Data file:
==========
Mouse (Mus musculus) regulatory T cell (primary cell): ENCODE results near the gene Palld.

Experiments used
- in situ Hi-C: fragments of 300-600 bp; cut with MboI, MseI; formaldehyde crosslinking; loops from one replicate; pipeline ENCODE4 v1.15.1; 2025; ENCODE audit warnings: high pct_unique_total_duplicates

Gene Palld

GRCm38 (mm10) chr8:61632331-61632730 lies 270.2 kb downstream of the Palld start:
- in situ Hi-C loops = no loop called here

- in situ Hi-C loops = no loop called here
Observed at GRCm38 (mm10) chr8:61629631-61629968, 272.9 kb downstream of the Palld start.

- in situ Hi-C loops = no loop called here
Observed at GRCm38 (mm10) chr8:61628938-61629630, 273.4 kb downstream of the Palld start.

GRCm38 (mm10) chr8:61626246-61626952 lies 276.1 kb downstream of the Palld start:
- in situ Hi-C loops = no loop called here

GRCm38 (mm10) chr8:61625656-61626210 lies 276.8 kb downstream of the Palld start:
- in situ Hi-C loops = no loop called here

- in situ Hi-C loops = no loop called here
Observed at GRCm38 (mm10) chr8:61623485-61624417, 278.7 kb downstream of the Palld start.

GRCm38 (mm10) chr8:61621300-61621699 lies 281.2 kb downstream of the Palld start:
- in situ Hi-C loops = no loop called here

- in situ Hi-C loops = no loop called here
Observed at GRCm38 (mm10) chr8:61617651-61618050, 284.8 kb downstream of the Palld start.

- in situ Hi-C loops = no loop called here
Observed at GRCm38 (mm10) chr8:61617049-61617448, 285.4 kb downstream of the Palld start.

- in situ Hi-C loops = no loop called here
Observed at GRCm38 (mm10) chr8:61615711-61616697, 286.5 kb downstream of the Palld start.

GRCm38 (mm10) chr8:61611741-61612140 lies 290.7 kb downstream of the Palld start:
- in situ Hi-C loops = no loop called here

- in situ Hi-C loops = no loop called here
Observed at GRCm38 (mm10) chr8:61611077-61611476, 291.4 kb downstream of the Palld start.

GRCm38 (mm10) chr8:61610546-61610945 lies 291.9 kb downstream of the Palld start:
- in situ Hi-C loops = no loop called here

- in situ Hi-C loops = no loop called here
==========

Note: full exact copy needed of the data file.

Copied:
Mouse (Mus musculus) regulatory T cell (primary cell): ENCODE results near the gene Palld.

Experiments used
- in situ Hi-C: fragments of 300-600 bp; cut with MboI, MseI; formaldehyde crosslinking; loops from one replicate; pipeline ENCODE4 v1.15.1; 2025; ENCODE audit warnings: high pct_unique_total_duplicates

Gene Palld

GRCm38 (mm10) chr8:61632331-61632730 lies 270.2 kb downstream of the Palld start:
- in situ Hi-C loops = no loop called here

- in situ Hi-C loops = no loop called here
Observed at GRCm38 (mm10) chr8:61629631-61629968, 272.9 kb downstream of the Palld start.

- in situ Hi-C loops = no loop called here
Observed at GRCm38 (mm10) chr8:61628938-61629630, 273.4 kb downstream of the Palld start.

GRCm38 (mm10) chr8:61626246-61626952 lies 276.1 kb downstream of the Palld start:
- in situ Hi-C loops = no loop called here

GRCm38 (mm10) chr8:61625656-61626210 lies 276.8 kb downstream of the Palld start:
- in situ Hi-C loops = no loop called here

- in situ Hi-C loops = no loop called here
Observed at GRCm38 (mm10) chr8:61623485-61624417, 278.7 kb downstream of the Palld start.

GRCm38 (mm10) chr8:61621300-61621699 lies 281.2 kb downstream of the Palld start:
- in situ Hi-C loops = no loop called here

- in situ Hi-C loops = no loop called here
Observed at GRCm38 (mm10) chr8:61617651-61618050, 284.8 kb downstream of the Palld start.

- in situ Hi-C loops = no loop called here
Observed at GRCm38 (mm10) chr8:61617049-61617448, 285.4 kb downstream of the Palld start.

- in situ Hi-C loops = no loop called here
Observed at GRCm38 (mm10) chr8:61615711-61616697, 286.5 kb downstream of the Palld start.

GRCm38 (mm10) chr8:61611741-61612140 lies 290.7 kb downstream of the Palld start:
- in situ Hi-C loops = no loop called here

- in situ Hi-C loops = no loop called here
Observed at GRCm38 (mm10) chr8:61611077-61611476, 291.4 kb downstream of the Palld start.

GRCm38 (mm10) chr8:61610546-61610945 lies 291.9 kb downstream of the Palld start:
- in situ Hi-C loops = no loop called here

- in situ Hi-C loops = no loop called here